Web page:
E.g., 11/17/2019
E.g., 11/17/2019

Google Translate Satisfies Fact-finding Research for U.S. Government Agency Proceedings

Note from Hans Fenstermacher, GALA’s CEO:

While having lunch with my friend, David Schwartz, recently, the subject of machine translation came up. “I use Google Translate a lot,” said David, an international trade and regulatory compliance attorney with Thompson Hine LLP. It seems, Google’s machine translation engine has even served as a sort of “smoking gun,” helping David advance some of his international trade cases.

I asked David to write a short description of how he uses Google Translate. His response is below. What do you think? Is David’s experience like others’? Is Google Translate filling a void, changing the landscape, both, or neither?

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Google Translate Satisfies Fact-finding Research for U.S. Government Agency Proceedings

By David M. Schwartz - Thompson Hine LLP

As an attorney, I appreciate accurately translated legal documents by companies authorized and certified to provide them. I have also learned, however, to value Google Translate as a research tool in fact-finding for U.S. government agency proceedings involving foreign companies.

I have been using Google Translate frequently the past few years to uncover information on foreign-language websites for use in administrative litigation matters. Placing the Google Translate version of the webpage and the URL link on the record of a proceeding will usually satisfy a government agency arbiter, who will presume the veracity of the translated information unless the adverse party can show that it is wrong. No further authentication of the translation is needed.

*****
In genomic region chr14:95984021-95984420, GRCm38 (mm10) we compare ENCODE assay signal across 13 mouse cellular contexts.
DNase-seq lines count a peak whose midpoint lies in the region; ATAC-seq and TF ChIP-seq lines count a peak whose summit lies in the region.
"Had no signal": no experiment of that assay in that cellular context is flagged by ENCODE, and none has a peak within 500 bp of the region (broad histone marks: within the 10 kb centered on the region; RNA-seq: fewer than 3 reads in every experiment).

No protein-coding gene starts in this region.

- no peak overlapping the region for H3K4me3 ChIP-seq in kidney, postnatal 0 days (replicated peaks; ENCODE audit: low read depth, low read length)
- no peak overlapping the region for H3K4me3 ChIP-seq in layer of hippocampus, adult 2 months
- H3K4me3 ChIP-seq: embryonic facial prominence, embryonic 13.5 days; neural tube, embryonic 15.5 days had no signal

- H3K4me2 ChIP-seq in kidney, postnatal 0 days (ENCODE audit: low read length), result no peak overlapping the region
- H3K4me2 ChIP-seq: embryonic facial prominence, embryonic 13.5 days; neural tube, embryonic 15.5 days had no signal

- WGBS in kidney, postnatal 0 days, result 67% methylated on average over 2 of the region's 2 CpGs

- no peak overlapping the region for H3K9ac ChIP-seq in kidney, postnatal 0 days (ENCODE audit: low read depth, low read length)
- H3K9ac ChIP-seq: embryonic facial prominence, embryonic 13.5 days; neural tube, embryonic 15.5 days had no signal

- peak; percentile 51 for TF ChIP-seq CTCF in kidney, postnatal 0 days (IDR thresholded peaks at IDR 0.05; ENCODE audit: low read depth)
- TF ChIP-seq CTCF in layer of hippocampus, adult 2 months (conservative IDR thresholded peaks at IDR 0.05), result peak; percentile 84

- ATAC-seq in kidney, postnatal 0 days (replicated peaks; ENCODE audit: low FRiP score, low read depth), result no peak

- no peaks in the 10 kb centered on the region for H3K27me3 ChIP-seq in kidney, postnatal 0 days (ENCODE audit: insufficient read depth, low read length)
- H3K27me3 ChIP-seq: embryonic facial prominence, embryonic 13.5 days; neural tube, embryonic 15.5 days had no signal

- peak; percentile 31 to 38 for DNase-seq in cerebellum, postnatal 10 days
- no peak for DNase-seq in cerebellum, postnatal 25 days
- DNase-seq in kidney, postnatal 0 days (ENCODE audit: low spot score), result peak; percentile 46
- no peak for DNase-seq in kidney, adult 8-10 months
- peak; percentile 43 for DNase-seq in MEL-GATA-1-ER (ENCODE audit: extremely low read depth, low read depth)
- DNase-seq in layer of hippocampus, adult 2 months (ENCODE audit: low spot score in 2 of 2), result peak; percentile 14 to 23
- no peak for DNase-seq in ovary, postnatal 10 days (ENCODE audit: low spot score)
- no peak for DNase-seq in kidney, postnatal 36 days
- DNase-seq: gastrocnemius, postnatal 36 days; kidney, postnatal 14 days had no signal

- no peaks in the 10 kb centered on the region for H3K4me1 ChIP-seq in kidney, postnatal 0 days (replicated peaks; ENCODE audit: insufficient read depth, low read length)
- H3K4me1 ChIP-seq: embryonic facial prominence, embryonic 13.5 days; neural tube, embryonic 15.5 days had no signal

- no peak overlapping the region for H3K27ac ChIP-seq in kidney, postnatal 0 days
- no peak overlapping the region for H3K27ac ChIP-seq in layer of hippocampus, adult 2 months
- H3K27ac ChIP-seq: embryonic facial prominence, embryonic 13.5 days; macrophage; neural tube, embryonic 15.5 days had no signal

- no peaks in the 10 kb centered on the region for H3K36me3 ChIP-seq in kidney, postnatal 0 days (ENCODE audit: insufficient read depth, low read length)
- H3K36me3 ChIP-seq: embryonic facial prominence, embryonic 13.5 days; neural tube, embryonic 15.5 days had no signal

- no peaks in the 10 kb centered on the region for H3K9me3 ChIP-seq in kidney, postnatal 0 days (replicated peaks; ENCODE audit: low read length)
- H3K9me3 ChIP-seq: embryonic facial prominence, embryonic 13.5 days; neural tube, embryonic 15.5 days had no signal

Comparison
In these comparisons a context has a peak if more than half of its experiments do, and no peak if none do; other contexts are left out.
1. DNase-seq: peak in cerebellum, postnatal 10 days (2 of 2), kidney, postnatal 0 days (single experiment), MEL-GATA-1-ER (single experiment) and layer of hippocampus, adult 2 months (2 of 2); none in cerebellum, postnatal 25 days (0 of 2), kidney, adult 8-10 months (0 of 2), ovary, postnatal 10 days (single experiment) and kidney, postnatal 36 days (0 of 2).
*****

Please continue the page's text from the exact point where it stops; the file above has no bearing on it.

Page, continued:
Google Translate provides a shortcut not only for the attorneys but also for the agency arbiters who engage in independent research – especially when dealing with foreign-language websites of companies that do not offer English-language versions. These situations often arise when Chinese companies are involved in the proceedings.

Also, even if an English-language version of the website or the targeted webpage is available, I have often found telling differences between the foreign-language version and the English-language version from Google Translate that will lead to new paths of inquiry in the proceeding.

While Google Translate is no substitute for the translation of official legal documentation, it can and does serve as a quick and inexpensive research tool for fact-finding investigations.

Feel free to reach David Schwartz at [email protected].  

NOTE: The views expressed here are those of the authors and do not necessarily represent or reflect the views of GALA.

 

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